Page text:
Japan wants free-trade pact with EU
Japan hopes to launch talks with the European Union on a free-trade agreement next spring but fears that disagreements among EU member states could delay the start of discussions, according to a senior Japanese official.
Japan would like to open the talks at the next bilateral summit, scheduled for April or May 2011, but the official said that the EU was having “difficulty building a consensus”.
Japan is the EU’s second-most important trade partner in Asia, after China and ahead of South Korea, with which the EU will sign a trade pact tomorrow (6 October). The difficulties in getting member states’ agreement to the Korea trade deal was seen as an indication of the kind of problems any deal with Japan could face inside the EU. Japan has a far bigger economy and export sector than South Korea.
Naoto Kan, Japan’s prime minister, discussed the matter with José Manuel Barroso, the president of the European Commission, on the sidelines of the two-day Asia-EU summit in Brussels that wraps up later today.
Any talks are expected to last several years. Japan’s powerful agriculture sector has often been an obstacle to freer trade. Very little of Japan’s trade is covered by trade agreements but it is negotiating pacts with India and Australia.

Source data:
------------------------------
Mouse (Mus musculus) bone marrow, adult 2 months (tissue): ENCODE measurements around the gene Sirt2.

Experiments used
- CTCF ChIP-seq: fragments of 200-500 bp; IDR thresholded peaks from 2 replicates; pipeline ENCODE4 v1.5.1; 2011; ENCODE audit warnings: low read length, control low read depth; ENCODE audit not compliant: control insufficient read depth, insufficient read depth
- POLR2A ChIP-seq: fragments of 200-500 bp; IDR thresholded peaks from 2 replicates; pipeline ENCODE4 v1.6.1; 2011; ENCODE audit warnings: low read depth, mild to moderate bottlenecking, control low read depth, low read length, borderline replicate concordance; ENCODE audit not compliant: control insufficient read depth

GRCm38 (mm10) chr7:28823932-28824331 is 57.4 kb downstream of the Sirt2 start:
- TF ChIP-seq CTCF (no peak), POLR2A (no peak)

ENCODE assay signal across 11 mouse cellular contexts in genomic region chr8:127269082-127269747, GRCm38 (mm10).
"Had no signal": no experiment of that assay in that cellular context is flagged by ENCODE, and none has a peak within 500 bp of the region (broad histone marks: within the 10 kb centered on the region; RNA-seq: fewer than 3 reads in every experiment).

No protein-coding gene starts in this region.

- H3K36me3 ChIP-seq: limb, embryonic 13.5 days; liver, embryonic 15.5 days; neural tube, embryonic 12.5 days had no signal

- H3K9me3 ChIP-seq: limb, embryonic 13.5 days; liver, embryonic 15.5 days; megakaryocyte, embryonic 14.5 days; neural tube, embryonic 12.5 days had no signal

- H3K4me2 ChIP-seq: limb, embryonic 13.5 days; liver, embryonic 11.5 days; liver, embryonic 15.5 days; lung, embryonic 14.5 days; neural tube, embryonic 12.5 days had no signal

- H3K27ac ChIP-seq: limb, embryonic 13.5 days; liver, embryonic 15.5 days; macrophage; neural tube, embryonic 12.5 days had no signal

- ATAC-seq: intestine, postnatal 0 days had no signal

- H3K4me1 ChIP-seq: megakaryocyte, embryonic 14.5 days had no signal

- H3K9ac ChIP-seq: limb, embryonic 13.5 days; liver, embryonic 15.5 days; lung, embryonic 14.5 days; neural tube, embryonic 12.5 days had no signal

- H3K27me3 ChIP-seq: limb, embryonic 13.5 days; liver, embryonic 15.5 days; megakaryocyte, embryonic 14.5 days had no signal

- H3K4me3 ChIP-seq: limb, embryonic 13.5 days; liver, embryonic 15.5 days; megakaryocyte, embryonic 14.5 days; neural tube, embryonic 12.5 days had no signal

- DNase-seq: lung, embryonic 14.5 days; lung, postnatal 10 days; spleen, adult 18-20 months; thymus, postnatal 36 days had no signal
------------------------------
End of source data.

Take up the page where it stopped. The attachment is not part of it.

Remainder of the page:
Also during the summit, the EU and Malaysia announced the launch of free-trade talks later this year. Talks with Vietnam and Thailand are to follow soon, while talks with Singapore began earlier this year. Last December, the EU decided to negotiate free-trade agreements with individual members of the Association of South East Asian Nations (Asean), having made little progress in trade talks with the entire bloc.
Naoto Kan, Japan’s prime minister, and Wen Jiabao, his Chinese counterpart, met in Brussels yesterday for the first time since bilateral relations took a turn for the worse in September after a Chinese fishing trawler collided with Japanese coastguard vessels near a chain of disputed islands. Both sides reaffirmed their “strategic partnership”, but also stuck to their claim of sovereignty over the islands in the East China Sea.